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The SEC is the Latest Conference to Consider Abandoning Divisions

NCAA Football: SEC Media Days

Just weeks after the Big Ten Conference said it was considering moving away from divisions, SEC commissioner Greg Sankey is also open to the change. 

“Options include kind of this single division structure,” Sankey said on the Paul Finebaum Show. “It doesn’t mean we’d go to that, but perhaps there are no divisions. If we do that, that needs to be carefully considered. We’ve seen a bit of a rush of commentary — ‘Hey, let’s just go ahead and change our expectations of how a conference championship game is conducted.’ That’s really the rule in play. What do you have to do to have a conference championship game? Someone said let’s go change that quickly. Well it’s interesting that those who want to change that aspect quickly — that ties directly into the postseason — don’t want to look at the postseason and try to address those issues in a timely fashion.”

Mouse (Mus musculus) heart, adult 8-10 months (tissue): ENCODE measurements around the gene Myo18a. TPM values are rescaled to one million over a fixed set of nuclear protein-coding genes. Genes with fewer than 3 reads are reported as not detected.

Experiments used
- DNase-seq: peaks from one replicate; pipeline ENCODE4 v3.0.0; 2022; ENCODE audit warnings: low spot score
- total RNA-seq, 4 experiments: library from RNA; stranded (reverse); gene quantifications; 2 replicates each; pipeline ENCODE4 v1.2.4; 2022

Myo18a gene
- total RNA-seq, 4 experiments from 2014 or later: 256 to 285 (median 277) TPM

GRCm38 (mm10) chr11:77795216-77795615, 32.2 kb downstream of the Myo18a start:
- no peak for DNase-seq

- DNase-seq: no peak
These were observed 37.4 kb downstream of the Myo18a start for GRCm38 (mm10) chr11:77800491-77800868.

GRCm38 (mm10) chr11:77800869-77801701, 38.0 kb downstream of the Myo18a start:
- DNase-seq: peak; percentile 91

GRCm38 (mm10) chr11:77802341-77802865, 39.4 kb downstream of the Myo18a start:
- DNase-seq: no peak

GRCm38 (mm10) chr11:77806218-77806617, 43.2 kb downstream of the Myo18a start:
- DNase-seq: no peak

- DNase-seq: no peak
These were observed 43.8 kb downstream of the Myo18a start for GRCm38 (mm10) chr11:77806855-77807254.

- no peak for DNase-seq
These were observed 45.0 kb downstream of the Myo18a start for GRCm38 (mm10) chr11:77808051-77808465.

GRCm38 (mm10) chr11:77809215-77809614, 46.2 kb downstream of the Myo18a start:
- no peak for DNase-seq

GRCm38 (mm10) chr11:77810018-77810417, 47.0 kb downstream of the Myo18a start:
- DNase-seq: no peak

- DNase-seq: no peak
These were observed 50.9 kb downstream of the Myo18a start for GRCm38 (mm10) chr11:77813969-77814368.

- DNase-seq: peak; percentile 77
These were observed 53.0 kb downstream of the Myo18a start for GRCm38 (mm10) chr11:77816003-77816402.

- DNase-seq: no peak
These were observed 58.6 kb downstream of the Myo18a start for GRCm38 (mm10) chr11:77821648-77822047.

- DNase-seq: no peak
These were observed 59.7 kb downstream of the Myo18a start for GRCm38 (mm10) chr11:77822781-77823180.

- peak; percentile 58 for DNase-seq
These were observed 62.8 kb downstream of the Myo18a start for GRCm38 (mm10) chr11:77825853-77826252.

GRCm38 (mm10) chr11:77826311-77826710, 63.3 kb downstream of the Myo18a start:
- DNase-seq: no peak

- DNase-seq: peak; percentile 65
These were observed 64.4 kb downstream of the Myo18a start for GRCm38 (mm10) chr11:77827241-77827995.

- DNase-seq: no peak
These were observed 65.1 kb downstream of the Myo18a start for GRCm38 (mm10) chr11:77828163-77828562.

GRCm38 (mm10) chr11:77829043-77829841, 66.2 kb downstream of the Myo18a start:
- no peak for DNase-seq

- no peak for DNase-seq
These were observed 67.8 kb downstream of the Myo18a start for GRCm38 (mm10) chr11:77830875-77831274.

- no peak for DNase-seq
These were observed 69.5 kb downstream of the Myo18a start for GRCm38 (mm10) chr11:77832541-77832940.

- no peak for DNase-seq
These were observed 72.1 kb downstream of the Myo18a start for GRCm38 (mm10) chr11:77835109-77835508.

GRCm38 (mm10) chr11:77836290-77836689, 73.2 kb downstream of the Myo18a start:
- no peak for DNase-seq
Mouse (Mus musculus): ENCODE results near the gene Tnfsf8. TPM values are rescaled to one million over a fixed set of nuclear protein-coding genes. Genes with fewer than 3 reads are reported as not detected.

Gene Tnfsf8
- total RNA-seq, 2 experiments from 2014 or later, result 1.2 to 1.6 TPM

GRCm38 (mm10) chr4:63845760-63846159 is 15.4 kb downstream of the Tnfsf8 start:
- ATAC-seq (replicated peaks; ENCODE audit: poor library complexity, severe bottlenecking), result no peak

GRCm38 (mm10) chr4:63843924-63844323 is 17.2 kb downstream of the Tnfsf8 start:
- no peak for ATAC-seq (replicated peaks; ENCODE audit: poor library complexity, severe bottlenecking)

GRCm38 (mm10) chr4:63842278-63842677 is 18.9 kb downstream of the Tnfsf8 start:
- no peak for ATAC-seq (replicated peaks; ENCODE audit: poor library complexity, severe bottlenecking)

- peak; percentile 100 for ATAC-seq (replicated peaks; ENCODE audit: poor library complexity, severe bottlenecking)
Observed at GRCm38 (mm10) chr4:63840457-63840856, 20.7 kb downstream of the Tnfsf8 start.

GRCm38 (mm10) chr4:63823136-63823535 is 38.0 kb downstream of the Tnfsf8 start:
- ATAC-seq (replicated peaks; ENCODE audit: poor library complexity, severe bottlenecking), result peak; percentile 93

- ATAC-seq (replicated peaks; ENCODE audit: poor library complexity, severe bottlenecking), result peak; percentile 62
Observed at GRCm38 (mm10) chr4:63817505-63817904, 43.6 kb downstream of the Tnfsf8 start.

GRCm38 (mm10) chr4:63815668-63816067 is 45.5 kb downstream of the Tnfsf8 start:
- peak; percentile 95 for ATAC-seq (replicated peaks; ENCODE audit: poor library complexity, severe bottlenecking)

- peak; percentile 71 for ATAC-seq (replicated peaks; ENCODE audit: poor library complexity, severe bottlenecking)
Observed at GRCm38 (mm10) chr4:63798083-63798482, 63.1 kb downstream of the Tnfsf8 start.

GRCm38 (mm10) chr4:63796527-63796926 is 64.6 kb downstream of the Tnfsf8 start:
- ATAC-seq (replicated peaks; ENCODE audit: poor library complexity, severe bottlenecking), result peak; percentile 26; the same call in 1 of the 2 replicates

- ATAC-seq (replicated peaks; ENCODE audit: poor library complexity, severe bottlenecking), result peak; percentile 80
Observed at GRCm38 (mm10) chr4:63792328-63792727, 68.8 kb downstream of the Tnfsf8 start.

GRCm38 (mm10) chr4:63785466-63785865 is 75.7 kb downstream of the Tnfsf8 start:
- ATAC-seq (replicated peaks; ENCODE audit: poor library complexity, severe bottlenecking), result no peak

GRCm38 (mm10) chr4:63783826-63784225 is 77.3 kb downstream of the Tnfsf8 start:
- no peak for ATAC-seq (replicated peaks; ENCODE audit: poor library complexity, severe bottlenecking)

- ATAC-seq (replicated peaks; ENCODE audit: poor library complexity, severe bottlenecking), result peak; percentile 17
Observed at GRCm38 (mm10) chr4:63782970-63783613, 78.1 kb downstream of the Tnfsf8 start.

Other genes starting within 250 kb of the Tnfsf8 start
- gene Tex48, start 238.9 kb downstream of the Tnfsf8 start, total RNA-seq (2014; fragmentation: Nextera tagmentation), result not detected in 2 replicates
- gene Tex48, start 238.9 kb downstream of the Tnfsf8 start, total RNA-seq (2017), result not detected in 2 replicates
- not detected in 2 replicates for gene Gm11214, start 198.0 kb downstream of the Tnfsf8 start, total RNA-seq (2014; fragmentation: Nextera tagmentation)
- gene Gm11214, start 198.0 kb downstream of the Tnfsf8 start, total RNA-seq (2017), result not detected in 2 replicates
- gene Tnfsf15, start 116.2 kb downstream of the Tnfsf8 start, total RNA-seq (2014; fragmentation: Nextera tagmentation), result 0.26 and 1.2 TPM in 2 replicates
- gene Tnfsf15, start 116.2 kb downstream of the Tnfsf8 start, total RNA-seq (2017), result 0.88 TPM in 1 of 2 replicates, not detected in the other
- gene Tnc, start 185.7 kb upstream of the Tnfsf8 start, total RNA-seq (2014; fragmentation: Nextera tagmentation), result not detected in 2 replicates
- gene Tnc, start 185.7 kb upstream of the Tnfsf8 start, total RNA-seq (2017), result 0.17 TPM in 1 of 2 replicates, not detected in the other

“I’ll take both sides and say ‘good, let’s have this single division format dialogue. Let’s not try to cram it into 30 days if people are unwilling in trying to move along earlier on a CFP format. Let’s think about the implications for the regular season, the postseason and the postseason qualification before we take a quick vote.'”

Obviously, the SEC is set to add Oklahoma and Texas in 2025 to become a 16-team conference, which would create even less balance between a theoretical SEC East and SEC West, assuming Oklahoma was able to keep up to its standards and play in the West with Alabama and others. 

But it’s interesting to note that the Big 12 was ahead of this trend when they dropped divisions and then brought back the conference championship game for a No. 1 vs. No. 2 match up. 

NCAA rules didn’t allow the Big 12 to host a title game from 2011 to 2016 since it lacked divisions, but after the rule change, the league brought it back in 2017.

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